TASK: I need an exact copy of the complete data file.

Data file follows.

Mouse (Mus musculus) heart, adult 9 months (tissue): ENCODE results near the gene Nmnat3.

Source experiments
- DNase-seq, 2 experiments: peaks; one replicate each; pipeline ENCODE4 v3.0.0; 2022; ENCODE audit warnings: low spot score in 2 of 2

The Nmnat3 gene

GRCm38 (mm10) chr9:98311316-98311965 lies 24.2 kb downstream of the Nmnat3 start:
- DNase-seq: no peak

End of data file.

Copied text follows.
Mouse (Mus musculus) heart, adult 9 months (tissue): ENCODE results near the gene Nmnat3.

Source experiments
- DNase-seq, 2 experiments: peaks; one replicate each; pipeline ENCODE4 v3.0.0; 2022; ENCODE audit warnings: low spot score in 2 of 2

The Nmnat3 gene

GRCm38 (mm10) chr9:98311316-98311965 lies 24.2 kb downstream of the Nmnat3 start:
- DNase-seq: no peak